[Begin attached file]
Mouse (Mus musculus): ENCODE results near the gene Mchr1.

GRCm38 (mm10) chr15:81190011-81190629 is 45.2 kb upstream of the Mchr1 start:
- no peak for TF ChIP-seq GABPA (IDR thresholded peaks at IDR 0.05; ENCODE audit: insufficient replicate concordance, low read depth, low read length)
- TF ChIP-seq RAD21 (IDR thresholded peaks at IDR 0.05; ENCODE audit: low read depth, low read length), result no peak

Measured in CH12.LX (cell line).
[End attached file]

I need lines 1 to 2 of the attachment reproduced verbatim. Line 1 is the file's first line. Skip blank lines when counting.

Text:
Mouse (Mus musculus): ENCODE results near the gene Mchr1.

GRCm38 (mm10) chr15:81190011-81190629 is 45.2 kb upstream of the Mchr1 start: